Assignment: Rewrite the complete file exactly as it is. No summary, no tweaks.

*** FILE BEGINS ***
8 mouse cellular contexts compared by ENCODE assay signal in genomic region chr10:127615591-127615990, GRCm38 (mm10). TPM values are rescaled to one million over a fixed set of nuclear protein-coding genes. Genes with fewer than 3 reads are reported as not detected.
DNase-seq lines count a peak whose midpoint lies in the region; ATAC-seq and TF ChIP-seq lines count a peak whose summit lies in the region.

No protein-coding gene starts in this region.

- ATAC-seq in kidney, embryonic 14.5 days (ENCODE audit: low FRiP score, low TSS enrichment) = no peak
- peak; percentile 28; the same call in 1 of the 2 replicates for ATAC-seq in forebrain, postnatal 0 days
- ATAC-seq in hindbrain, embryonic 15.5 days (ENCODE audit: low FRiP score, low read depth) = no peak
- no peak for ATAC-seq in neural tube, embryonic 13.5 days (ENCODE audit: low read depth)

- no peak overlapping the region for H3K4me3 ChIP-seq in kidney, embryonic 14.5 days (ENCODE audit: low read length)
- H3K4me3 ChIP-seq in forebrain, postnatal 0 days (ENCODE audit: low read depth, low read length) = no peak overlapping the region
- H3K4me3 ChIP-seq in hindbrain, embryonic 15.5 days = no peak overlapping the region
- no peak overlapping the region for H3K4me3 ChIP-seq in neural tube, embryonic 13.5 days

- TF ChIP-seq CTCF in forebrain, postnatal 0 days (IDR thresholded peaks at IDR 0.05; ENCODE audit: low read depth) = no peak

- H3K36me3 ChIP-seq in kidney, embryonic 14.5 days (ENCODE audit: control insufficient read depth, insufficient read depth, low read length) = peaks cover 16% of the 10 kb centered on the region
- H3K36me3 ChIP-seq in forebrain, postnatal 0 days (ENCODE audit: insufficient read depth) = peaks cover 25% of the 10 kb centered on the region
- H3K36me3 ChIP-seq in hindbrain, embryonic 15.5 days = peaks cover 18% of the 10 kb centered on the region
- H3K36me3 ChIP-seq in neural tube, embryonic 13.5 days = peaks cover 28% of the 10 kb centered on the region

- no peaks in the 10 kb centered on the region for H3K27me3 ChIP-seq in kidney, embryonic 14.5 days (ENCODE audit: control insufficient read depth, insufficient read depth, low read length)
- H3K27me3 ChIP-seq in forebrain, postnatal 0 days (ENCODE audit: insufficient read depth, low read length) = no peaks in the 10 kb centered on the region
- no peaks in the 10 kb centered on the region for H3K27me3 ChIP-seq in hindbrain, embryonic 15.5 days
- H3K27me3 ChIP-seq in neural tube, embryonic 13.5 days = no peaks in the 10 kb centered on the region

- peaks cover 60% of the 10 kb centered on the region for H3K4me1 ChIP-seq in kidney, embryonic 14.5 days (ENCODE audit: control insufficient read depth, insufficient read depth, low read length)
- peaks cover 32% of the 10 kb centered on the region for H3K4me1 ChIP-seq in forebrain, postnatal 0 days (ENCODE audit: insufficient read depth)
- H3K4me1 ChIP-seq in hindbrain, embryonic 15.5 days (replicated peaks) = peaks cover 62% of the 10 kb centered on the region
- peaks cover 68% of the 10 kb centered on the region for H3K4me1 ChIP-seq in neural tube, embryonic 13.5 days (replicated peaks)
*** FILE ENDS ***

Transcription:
8 mouse cellular contexts compared by ENCODE assay signal in genomic region chr10:127615591-127615990, GRCm38 (mm10). TPM values are rescaled to one million over a fixed set of nuclear protein-coding genes. Genes with fewer than 3 reads are reported as not detected.
DNase-seq lines count a peak whose midpoint lies in the region; ATAC-seq and TF ChIP-seq lines count a peak whose summit lies in the region.

No protein-coding gene starts in this region.

- ATAC-seq in kidney, embryonic 14.5 days (ENCODE audit: low FRiP score, low TSS enrichment) = no peak
- peak; percentile 28; the same call in 1 of the 2 replicates for ATAC-seq in forebrain, postnatal 0 days
- ATAC-seq in hindbrain, embryonic 15.5 days (ENCODE audit: low FRiP score, low read depth) = no peak
- no peak for ATAC-seq in neural tube, embryonic 13.5 days (ENCODE audit: low read depth)

- no peak overlapping the region for H3K4me3 ChIP-seq in kidney, embryonic 14.5 days (ENCODE audit: low read length)
- H3K4me3 ChIP-seq in forebrain, postnatal 0 days (ENCODE audit: low read depth, low read length) = no peak overlapping the region
- H3K4me3 ChIP-seq in hindbrain, embryonic 15.5 days = no peak overlapping the region
- no peak overlapping the region for H3K4me3 ChIP-seq in neural tube, embryonic 13.5 days

- TF ChIP-seq CTCF in forebrain, postnatal 0 days (IDR thresholded peaks at IDR 0.05; ENCODE audit: low read depth) = no peak

- H3K36me3 ChIP-seq in kidney, embryonic 14.5 days (ENCODE audit: control insufficient read depth, insufficient read depth, low read length) = peaks cover 16% of the 10 kb centered on the region
- H3K36me3 ChIP-seq in forebrain, postnatal 0 days (ENCODE audit: insufficient read depth) = peaks cover 25% of the 10 kb centered on the region
- H3K36me3 ChIP-seq in hindbrain, embryonic 15.5 days = peaks cover 18% of the 10 kb centered on the region
- H3K36me3 ChIP-seq in neural tube, embryonic 13.5 days = peaks cover 28% of the 10 kb centered on the region

- no peaks in the 10 kb centered on the region for H3K27me3 ChIP-seq in kidney, embryonic 14.5 days (ENCODE audit: control insufficient read depth, insufficient read depth, low read length)
- H3K27me3 ChIP-seq in forebrain, postnatal 0 days (ENCODE audit: insufficient read depth, low read length) = no peaks in the 10 kb centered on the region
- no peaks in the 10 kb centered on the region for H3K27me3 ChIP-seq in hindbrain, embryonic 15.5 days
- H3K27me3 ChIP-seq in neural tube, embryonic 13.5 days = no peaks in the 10 kb centered on the region

- peaks cover 60% of the 10 kb centered on the region for H3K4me1 ChIP-seq in kidney, embryonic 14.5 days (ENCODE audit: control insufficient read depth, insufficient read depth, low read length)
- peaks cover 32% of the 10 kb centered on the region for H3K4me1 ChIP-seq in forebrain, postnatal 0 days (ENCODE audit: insufficient read depth)
- H3K4me1 ChIP-seq in hindbrain, embryonic 15.5 days (replicated peaks) = peaks cover 62% of the 10 kb centered on the region
- peaks cover 68% of the 10 kb centered on the region for H3K4me1 ChIP-seq in neural tube, embryonic 13.5 days (replicated peaks)